Yaz is a toolkit allowing you to create Z39.50 clients and servers. Zebra is an indexer with a Z39.50 front-end. To make these tools work for you the first thing to be done is to download and compile the Yaz toolkit. Once installed you can feed documents to the Zebra indexer (it requires a few Yaz libraries) and make the documents available through the server. While the Yaz/Zebra combination does not come with a Perl API, you there are at least a couple of Perl modules available from CPAN providing Z39.50 interfaces. There is also a module called ZAP! ( http://www.indexdata.dk/zap/) allowing you to embed a Z39.50 client into Apache.

There is absolutely nothing wrong with the Yaz/Zebra combination. It is well documented, standards-based, as well as easy to compile and install. The difficulty with this solution is the protocol, Z39.50. It is considered overly complicated and therefore the configuration files you must maintain and the formats of the files available for indexing are rather obtuse. If you require Z39.50, then this is the tool for you. If not, then something else might be better suited to your needs.

Local examples

A number of local implementations of the various indexers reviewed here have been created. Use these links to play and see how well they work:

Summary and information systems

Indexers provide one means for "finding a needle in a haystack" but don't rely on it to satisfy people's information needs; information systems require well-structured data and consistently applied vocabularies in order to be truly useful.

Information systems can be defined as organized collections of information. In order to be accessed they require elements of readability, browsability, searchability, and finally interactive assistance. Readability is another word for usability. It connotes meaningful navigation, a sense of order, and a systematic layout. As the size of an information system increases it requires browsability -- an obvious organization of information that is usually embodied through the use of a controlled vocabulary. The browsable categories of Yahoo! are a good example. Searchability is necessary when a user seeks specific information and when the user can articulate their information need. Searchability flattens browsable collections. Finally, interactive assistance is necessary when an information system becomes very large or complex. Even though a particular piece of information exists in a system, it is quite likely a person will not find that information and may need help. Interactive assistance is that help mechanism.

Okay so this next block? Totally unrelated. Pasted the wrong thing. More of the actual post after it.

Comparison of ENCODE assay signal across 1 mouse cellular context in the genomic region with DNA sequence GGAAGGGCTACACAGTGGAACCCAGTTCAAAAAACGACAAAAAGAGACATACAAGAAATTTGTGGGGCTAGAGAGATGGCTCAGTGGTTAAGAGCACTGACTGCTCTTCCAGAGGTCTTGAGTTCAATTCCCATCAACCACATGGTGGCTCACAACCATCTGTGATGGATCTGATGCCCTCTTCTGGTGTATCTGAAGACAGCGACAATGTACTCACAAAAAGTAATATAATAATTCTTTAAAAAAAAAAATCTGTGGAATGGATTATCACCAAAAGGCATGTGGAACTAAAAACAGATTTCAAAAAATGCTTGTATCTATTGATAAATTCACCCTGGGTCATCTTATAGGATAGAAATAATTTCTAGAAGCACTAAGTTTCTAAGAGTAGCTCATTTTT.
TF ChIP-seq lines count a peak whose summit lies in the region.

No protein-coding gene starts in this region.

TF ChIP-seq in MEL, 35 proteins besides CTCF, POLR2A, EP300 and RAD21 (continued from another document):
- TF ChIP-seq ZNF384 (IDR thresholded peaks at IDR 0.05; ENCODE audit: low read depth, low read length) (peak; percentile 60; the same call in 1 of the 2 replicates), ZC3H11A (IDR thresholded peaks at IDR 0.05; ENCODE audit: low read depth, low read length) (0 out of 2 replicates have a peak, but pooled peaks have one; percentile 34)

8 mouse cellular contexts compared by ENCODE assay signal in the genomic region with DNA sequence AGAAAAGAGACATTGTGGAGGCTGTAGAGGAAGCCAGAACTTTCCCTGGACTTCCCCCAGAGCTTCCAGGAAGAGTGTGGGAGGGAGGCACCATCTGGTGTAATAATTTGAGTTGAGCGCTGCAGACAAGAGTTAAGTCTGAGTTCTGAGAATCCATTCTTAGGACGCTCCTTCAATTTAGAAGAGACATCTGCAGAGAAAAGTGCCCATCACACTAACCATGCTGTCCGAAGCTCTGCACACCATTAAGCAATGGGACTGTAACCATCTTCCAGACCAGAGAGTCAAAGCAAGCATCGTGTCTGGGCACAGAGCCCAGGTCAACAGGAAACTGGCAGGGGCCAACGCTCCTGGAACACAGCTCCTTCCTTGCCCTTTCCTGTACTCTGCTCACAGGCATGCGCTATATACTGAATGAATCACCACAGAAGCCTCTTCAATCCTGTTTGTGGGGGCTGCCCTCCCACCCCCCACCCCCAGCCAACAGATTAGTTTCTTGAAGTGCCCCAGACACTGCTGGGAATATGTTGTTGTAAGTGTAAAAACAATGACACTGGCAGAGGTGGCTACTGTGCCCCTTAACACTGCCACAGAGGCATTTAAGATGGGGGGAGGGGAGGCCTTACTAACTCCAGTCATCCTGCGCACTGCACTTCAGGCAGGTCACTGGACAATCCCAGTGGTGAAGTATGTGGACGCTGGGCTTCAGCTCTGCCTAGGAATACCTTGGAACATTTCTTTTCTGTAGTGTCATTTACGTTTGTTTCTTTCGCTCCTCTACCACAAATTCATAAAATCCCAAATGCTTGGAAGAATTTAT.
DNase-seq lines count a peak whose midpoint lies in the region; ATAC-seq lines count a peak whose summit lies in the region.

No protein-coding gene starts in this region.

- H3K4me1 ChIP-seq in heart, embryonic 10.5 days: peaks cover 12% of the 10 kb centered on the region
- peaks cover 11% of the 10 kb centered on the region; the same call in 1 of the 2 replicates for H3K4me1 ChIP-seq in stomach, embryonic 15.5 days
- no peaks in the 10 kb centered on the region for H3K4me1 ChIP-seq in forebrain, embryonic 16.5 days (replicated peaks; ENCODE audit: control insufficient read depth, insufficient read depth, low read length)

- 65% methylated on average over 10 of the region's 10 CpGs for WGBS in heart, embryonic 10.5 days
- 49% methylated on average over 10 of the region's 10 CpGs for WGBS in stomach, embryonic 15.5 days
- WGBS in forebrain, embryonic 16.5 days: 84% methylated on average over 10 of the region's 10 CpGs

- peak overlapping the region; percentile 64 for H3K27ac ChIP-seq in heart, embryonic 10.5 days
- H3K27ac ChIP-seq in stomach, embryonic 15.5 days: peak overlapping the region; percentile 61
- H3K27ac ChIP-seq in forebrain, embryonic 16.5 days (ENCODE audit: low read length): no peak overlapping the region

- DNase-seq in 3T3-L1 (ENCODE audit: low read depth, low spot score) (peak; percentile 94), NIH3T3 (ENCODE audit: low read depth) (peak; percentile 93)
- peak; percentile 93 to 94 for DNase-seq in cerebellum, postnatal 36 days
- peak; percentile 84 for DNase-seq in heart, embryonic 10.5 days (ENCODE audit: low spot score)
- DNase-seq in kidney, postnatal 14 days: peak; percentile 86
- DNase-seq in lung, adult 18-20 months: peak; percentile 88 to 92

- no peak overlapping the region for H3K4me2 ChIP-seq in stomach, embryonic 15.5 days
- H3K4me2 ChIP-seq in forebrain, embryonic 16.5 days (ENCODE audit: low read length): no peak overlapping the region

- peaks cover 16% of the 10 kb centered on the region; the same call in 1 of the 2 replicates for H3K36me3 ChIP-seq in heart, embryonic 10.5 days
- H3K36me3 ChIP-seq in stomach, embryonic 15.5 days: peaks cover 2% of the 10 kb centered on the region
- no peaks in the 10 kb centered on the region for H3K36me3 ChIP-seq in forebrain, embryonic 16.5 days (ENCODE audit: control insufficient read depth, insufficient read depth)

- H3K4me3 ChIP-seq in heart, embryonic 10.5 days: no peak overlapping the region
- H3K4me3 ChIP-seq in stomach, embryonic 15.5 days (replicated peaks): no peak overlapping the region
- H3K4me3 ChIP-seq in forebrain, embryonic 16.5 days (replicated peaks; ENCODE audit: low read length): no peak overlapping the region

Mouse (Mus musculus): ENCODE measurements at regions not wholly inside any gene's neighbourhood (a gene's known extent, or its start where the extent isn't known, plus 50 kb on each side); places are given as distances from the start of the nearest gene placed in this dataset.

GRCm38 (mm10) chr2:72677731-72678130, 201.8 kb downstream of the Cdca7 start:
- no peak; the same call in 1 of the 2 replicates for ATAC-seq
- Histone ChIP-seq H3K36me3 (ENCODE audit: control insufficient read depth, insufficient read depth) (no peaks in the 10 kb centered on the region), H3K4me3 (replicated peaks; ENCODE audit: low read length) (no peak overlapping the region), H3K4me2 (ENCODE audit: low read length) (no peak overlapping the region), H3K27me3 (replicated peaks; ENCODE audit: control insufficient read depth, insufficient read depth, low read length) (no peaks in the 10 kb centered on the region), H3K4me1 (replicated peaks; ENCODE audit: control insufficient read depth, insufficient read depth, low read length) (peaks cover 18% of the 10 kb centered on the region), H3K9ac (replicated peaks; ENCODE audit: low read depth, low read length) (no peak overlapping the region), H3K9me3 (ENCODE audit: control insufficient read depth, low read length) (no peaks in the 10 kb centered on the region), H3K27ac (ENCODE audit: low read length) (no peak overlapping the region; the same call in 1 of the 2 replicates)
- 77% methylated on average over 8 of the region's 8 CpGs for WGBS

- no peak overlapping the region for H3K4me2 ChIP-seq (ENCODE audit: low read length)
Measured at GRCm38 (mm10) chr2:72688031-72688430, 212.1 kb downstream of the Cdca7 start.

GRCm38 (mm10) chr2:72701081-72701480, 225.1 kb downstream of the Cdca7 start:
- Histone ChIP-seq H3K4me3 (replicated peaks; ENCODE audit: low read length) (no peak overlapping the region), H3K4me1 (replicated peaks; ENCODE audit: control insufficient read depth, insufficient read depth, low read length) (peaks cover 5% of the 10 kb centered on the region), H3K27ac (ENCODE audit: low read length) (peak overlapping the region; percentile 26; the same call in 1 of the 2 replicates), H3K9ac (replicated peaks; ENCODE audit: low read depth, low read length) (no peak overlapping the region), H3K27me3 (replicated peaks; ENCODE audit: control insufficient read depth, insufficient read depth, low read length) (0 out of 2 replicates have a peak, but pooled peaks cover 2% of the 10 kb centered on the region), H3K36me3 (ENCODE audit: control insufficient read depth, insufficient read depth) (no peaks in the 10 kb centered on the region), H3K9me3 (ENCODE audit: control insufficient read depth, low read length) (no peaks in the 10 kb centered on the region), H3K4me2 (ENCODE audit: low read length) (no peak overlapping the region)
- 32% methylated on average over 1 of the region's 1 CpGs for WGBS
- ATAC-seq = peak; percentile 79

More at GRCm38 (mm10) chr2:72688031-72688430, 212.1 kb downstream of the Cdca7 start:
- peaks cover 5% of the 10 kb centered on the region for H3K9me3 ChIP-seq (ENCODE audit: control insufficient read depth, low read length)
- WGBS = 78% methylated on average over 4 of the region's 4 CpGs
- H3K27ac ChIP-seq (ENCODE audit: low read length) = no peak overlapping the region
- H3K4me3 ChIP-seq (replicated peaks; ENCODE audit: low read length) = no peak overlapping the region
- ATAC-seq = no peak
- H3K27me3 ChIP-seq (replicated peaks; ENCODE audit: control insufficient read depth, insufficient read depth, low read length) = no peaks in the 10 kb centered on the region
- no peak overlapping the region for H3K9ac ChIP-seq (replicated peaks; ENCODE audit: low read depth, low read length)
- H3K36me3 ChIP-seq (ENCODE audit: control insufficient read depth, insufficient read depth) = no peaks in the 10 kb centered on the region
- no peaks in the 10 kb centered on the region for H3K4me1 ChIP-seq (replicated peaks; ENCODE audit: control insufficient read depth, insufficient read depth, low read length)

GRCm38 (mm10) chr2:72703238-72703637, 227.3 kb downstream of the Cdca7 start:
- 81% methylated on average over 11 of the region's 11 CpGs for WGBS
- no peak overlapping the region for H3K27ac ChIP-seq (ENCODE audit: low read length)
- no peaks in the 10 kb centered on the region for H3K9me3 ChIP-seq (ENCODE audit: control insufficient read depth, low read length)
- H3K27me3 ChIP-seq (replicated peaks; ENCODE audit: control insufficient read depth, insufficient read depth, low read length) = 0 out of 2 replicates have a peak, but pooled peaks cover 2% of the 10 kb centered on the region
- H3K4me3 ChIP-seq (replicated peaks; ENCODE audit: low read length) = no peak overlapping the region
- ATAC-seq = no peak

By creating well-structured data you can supplement the searchability aspects of your information system. For example, if the data you have indexed is HTML, then insert META tags into your documents and use a controlled vocabulary -- a thesaurus -- to describe those documents. If you do this then you can use SWISH or Harvest to extract these tags and provide canned field searching access to your documents; freetext searches rely too much on statistical analysis and can not return as high precision/recall ratios as field searches. If your content is saved in a database, then it is an easy process to create your HTML and include META tags. Such a process is described in more detail in "Creating 'Smart' HTML pages with PHP" ( http://www.infomotions.com/musings/smart-pages/ ).

The indexers reviewed here have different strengths and weaknesses. If your content is primarily HTML pages, then SWISH is most likely the application you would want to use. It is fast, easy to install, and since it comes with no user interface you can create your own with just about any scripting language.

If your content is not necessarily HTML files, but structured text files such database dumps, then MPS or the Yaz/Zebra combination may be something more of what you need. Both of these applications support a wide variety of file formats for indexing as well as the incorporation of standards.

Links

Here is a list of URL's pointing to the indexers reviewed in this text.

  1. freeWAIS-sf - http://ls6-www.informatik.uni-dortmund.de/ir/projects/freeWAIS-sf/
  2. Harvest - http://harvest.sourceforge.net/
  3. Ht://Dig - http://www.htdig.org/
  4. Isite/Isearch - http://www.etymon.com/Isearch/
  5. MPS - http://www.fsconsult.com/products/mps-server.html
  6. SWISH - http://www.swish-e.org/
  7. WebGlimpse - http://webglimpse.net/
  8. Yaz/Zebra - http://indexdata.dk/zebra/

Creator: Eric Lease Morgan <eric_morgan@infomotions.com>
Source: This article was originally written for a presentation at the O'Reilly Open Source Software conference of 2001 in San Diego, CA
Date created: 2001-05-28
Date updated: 2004-11-19
Subject(s): indexing; open source software;
URL: http://infomotions.com/musings/opensource-indexers/